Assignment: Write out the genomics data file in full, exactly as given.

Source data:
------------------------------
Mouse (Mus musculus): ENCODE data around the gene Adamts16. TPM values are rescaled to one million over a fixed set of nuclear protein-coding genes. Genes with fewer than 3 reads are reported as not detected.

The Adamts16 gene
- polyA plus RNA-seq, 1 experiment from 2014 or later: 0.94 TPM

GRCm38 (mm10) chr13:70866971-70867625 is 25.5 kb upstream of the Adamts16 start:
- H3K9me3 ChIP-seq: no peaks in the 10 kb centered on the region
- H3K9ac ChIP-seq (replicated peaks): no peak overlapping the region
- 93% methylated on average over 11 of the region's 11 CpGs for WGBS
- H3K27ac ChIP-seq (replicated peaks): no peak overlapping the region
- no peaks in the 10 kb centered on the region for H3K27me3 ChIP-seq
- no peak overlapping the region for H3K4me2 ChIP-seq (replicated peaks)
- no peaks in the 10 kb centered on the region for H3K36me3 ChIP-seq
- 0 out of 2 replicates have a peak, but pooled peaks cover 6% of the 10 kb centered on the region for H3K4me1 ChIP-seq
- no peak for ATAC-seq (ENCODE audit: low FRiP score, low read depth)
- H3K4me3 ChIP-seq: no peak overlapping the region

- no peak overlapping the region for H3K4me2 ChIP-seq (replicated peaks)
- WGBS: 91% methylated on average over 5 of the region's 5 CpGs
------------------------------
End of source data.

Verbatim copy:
Mouse (Mus musculus): ENCODE data around the gene Adamts16. TPM values are rescaled to one million over a fixed set of nuclear protein-coding genes. Genes with fewer than 3 reads are reported as not detected.

The Adamts16 gene
- polyA plus RNA-seq, 1 experiment from 2014 or later: 0.94 TPM

GRCm38 (mm10) chr13:70866971-70867625 is 25.5 kb upstream of the Adamts16 start:
- H3K9me3 ChIP-seq: no peaks in the 10 kb centered on the region
- H3K9ac ChIP-seq (replicated peaks): no peak overlapping the region
- 93% methylated on average over 11 of the region's 11 CpGs for WGBS
- H3K27ac ChIP-seq (replicated peaks): no peak overlapping the region
- no peaks in the 10 kb centered on the region for H3K27me3 ChIP-seq
- no peak overlapping the region for H3K4me2 ChIP-seq (replicated peaks)
- no peaks in the 10 kb centered on the region for H3K36me3 ChIP-seq
- 0 out of 2 replicates have a peak, but pooled peaks cover 6% of the 10 kb centered on the region for H3K4me1 ChIP-seq
- no peak for ATAC-seq (ENCODE audit: low FRiP score, low read depth)
- H3K4me3 ChIP-seq: no peak overlapping the region

- no peak overlapping the region for H3K4me2 ChIP-seq (replicated peaks)
- WGBS: 91% methylated on average over 5 of the region's 5 CpGs